Anyway, I just wanted to quickly reflect on school now that the first week is behind us.
Overall, things are definitely going well. Ada continues to be very excited about all aspects of school, and she keeps asking when we are going back to CC. Her favorite part of our day at home is when we do math, mainly because Saxon has provided lots of fun "props" and crafts and things that keep her interested. Plus, it's been really easy so far, where as reading and writing require a little more thought on her part. Today was a little bit stressful (that word that I am trying to eliminate from my vocabulary ;) ) because John wanted in on the action, which was distracting Ada, but the only way to distract John from us was to turn on the television, which would also distract Ada. It was one giant distraction, and I felt very frazzled. But we got through it, and I'll be honest, we finished school with Dora in the background. I don't know what was different about today. The other days this week, John was satisfied playing cars or blocks, but not today. Today he either wanted to play with Ada or he wanted cartoons, and I didn't handle it very well. My frustration spilled out all over both children. Bless their hearts.
Ada is much more excited about Classical Conversations this year, which is encouraging to me. I am excited about CC this year because this is Cycle 1, which means we are starting at the beginning with History. One of CC's "mottos," "sayings," I don't know what term I am looking for, but something I have heard a lot from CC, is that the goal is to redeem the education of two generations--the parents and the children (because not many people our age were educated classically, though some were). This will certainly be true for me. Until now, much of the history that I do know--American and World--is just sort of swimming around in my brain with no where to land. I do have a better picture of American History since I taught American Literature, and you just can't teach literature without discussing the historical context, so I can do a rough timeline in my head, but this year, as we literally look at the world map and start at the beginning--with the Fertile Crescent--and we watch history unfold from there, I am beyond fascinated. So much is starting to make sense for me--especially as we begin to line up biblical history with world history. And the most exciting part is that Ada is right there with me. This week she has learned to look at a world map and pick out Sumer, Mesopotamia, and the Tigris and Euphrates River. And, thank you The Story of the World: Volume I, she also understands why things began there--because of the water from the rivers. As we learn that geography, we are also memorizing a timeline--beginning with Creation and the Fall--so the facts begin to line up in our heads. We call these pegs on which to hang things. So that later, as a teenager, when Ada really begins to process and discuss and form opinions about these things, the facts are already there. Our brains can't do both at once--memorize the facts and analyze and process the information--and right now her brain is prime for memorizing. Are you following me? I get fired up about this stuff because it just makes so much sense to me. I am a BIG believer in classical education--in case you hadn't noticed ;) I just so want my children to be thinkers. To be able to logically look at information and form opinions and participate in the big conversations of their generation, and I pray they will do that from a biblical perspective--Lord willing. I often feel lost in many of the political issues that are happening around us today. I have opinions, yes, but I am easily persuaded because I lack the ability to notice fallacies in arguments from both sides. My goal for Ada and John? to have the tools needed to logically and persuasively argue truth. To be able to look at the culture they live in and easily discern truth. And the starting point is here, in kindergarten, as I begin to provide Ada with the information she will need years from now. For these facts to be as familiar to her as the ABC's, so that learning facts won't get in the way of really getting down to the meat of things...if that makes sense. These years are merely stepping stones to the rhetorical phase of learning. Okay, enough of that...all I wanted to say is that we are loving Classical Conversations ;) But you can always count on me to be long winded.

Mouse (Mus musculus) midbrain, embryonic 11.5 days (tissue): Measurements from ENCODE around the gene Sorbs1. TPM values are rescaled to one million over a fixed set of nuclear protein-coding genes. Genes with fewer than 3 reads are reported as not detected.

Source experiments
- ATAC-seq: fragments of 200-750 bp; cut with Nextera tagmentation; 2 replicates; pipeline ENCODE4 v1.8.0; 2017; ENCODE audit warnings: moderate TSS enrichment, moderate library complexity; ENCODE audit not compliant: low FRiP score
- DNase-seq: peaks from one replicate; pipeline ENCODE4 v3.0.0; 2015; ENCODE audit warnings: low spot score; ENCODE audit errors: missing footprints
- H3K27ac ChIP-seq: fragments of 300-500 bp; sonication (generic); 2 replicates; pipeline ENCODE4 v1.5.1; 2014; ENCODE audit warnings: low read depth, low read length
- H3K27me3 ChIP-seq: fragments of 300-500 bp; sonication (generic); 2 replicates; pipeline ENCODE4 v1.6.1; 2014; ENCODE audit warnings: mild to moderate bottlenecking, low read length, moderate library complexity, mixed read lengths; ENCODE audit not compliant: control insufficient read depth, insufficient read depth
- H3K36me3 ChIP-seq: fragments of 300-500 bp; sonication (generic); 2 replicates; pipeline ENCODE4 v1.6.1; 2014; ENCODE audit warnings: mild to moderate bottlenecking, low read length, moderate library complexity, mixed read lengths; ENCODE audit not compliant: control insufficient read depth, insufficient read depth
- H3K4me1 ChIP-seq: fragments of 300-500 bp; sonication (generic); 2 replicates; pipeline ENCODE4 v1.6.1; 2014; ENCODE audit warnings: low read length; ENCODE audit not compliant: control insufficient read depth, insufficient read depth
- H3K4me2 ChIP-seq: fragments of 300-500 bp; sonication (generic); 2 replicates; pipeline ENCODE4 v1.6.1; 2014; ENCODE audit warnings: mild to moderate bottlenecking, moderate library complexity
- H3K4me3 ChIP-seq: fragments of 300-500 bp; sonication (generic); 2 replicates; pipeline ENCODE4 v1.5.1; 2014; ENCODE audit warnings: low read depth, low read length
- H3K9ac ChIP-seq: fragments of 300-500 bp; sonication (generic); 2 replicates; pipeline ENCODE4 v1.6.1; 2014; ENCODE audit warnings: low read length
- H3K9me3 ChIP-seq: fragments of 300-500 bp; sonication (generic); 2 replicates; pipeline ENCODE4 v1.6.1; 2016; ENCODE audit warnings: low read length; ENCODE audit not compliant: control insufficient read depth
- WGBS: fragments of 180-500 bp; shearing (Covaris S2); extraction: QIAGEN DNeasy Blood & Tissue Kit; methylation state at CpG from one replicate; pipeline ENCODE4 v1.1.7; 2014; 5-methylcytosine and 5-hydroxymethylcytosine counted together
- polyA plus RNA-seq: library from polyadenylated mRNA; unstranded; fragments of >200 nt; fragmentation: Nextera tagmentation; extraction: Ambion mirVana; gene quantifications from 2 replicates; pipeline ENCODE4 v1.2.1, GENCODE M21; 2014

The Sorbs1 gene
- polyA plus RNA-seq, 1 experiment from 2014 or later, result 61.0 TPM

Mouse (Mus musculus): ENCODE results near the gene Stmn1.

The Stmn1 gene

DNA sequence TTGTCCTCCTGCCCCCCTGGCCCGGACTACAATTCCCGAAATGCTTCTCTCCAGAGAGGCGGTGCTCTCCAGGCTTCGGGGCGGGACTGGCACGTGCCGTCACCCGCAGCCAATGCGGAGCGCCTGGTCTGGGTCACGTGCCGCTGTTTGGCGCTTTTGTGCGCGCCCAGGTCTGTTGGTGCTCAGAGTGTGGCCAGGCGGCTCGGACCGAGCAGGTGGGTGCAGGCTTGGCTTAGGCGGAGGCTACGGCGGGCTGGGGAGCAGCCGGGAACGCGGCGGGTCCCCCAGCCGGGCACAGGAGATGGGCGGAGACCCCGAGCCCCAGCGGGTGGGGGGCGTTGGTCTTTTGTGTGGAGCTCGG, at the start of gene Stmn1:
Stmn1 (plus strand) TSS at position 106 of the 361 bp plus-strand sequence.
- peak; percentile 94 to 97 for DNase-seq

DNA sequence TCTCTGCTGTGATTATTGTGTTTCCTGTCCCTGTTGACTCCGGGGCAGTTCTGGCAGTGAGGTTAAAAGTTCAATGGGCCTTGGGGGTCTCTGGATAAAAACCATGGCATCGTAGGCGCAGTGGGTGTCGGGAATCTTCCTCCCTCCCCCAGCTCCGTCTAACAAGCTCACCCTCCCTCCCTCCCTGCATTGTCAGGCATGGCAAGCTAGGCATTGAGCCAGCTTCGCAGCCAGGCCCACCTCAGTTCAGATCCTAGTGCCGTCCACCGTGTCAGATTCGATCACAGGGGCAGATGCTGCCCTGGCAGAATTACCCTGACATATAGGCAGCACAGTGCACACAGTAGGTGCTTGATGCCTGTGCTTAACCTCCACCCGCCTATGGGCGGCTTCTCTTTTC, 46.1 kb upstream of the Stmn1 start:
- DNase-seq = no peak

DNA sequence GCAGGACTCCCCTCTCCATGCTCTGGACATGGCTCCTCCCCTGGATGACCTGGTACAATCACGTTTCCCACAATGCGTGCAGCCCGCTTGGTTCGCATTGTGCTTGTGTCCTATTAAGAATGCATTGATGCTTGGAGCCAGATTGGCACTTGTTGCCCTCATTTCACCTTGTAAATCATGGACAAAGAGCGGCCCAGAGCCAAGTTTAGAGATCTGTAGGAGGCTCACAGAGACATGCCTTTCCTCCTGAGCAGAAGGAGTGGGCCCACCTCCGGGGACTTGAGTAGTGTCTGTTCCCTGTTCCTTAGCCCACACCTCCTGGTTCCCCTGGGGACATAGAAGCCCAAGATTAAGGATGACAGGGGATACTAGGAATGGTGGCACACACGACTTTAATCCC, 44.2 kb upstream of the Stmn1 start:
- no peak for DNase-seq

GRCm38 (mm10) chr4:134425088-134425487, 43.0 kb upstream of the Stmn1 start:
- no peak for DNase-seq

And a few pictures from open house...a couple of weeks ago. I forgot to get pictures on the actual first day of CC.
And a picture of the pictograph that Ada made today--an example of why math is her favorite part of school so far. She got to use crayons, glue, and scissors. For reading, she just looked at some black and white letters and sounded them out. It didn't even compare.
p.s. I am still absolutely blown away by, Give Them Grace, I want to copy half of what I have read so far onto this blog, but I am guessing Elyze Fitzpatrick would rather you go buy the book. So, do!!! Go buy it!!! I can't recommend it enough, and I am only in chapter two. (or you can borrow mine when I am finished with it)
And one more thing, we are beach bound in the morning. Excited doesn't even begin to describe this household!!
Oh, and thanks for all of the book recommendations--I think Perks of Being a Wallflower is next on my list, so that I will be ready for the movie, plus I already almost bought it, so hearing that it is really good is just the push I needed...I'll let y'all know what I think.